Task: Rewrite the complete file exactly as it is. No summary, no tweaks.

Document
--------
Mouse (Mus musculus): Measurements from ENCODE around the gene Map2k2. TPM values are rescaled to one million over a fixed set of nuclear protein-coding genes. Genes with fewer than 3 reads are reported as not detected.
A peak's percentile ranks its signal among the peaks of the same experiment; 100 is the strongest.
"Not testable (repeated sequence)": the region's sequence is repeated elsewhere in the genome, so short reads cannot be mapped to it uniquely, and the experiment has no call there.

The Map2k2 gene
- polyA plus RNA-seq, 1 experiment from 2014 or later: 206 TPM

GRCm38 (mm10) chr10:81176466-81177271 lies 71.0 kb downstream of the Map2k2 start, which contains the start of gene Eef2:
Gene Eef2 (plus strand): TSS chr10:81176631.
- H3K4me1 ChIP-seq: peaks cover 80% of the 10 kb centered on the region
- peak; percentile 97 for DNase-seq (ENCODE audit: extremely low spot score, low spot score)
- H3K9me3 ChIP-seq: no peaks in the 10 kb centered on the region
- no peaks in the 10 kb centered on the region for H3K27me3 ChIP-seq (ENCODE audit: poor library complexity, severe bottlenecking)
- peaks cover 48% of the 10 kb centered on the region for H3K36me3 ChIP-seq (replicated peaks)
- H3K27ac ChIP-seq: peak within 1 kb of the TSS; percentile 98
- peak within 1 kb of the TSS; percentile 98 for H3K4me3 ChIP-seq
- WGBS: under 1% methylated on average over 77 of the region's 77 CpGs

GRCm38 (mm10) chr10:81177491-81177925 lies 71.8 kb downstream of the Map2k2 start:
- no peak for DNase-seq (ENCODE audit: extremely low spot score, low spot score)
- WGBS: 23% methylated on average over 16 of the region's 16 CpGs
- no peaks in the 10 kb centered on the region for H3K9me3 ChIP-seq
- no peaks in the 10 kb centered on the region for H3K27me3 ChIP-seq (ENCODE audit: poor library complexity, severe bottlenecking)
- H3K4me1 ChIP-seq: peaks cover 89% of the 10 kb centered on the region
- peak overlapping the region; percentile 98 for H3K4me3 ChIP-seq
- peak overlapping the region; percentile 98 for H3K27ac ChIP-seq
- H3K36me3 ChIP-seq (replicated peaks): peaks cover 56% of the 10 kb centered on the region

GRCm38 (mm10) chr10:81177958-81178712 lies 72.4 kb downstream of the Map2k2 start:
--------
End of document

Mouse (Mus musculus): Measurements from ENCODE around the gene Map2k2. TPM values are rescaled to one million over a fixed set of nuclear protein-coding genes. Genes with fewer than 3 reads are reported as not detected.
A peak's percentile ranks its signal among the peaks of the same experiment; 100 is the strongest.
"Not testable (repeated sequence)": the region's sequence is repeated elsewhere in the genome, so short reads cannot be mapped to it uniquely, and the experiment has no call there.

The Map2k2 gene
- polyA plus RNA-seq, 1 experiment from 2014 or later: 206 TPM

GRCm38 (mm10) chr10:81176466-81177271 lies 71.0 kb downstream of the Map2k2 start, which contains the start of gene Eef2:
Gene Eef2 (plus strand): TSS chr10:81176631.
- H3K4me1 ChIP-seq: peaks cover 80% of the 10 kb centered on the region
- peak; percentile 97 for DNase-seq (ENCODE audit: extremely low spot score, low spot score)
- H3K9me3 ChIP-seq: no peaks in the 10 kb centered on the region
- no peaks in the 10 kb centered on the region for H3K27me3 ChIP-seq (ENCODE audit: poor library complexity, severe bottlenecking)
- peaks cover 48% of the 10 kb centered on the region for H3K36me3 ChIP-seq (replicated peaks)
- H3K27ac ChIP-seq: peak within 1 kb of the TSS; percentile 98
- peak within 1 kb of the TSS; percentile 98 for H3K4me3 ChIP-seq
- WGBS: under 1% methylated on average over 77 of the region's 77 CpGs

GRCm38 (mm10) chr10:81177491-81177925 lies 71.8 kb downstream of the Map2k2 start:
- no peak for DNase-seq (ENCODE audit: extremely low spot score, low spot score)
- WGBS: 23% methylated on average over 16 of the region's 16 CpGs
- no peaks in the 10 kb centered on the region for H3K9me3 ChIP-seq
- no peaks in the 10 kb centered on the region for H3K27me3 ChIP-seq (ENCODE audit: poor library complexity, severe bottlenecking)
- H3K4me1 ChIP-seq: peaks cover 89% of the 10 kb centered on the region
- peak overlapping the region; percentile 98 for H3K4me3 ChIP-seq
- peak overlapping the region; percentile 98 for H3K27ac ChIP-seq
- H3K36me3 ChIP-seq (replicated peaks): peaks cover 56% of the 10 kb centered on the region

GRCm38 (mm10) chr10:81177958-81178712 lies 72.4 kb downstream of the Map2k2 start: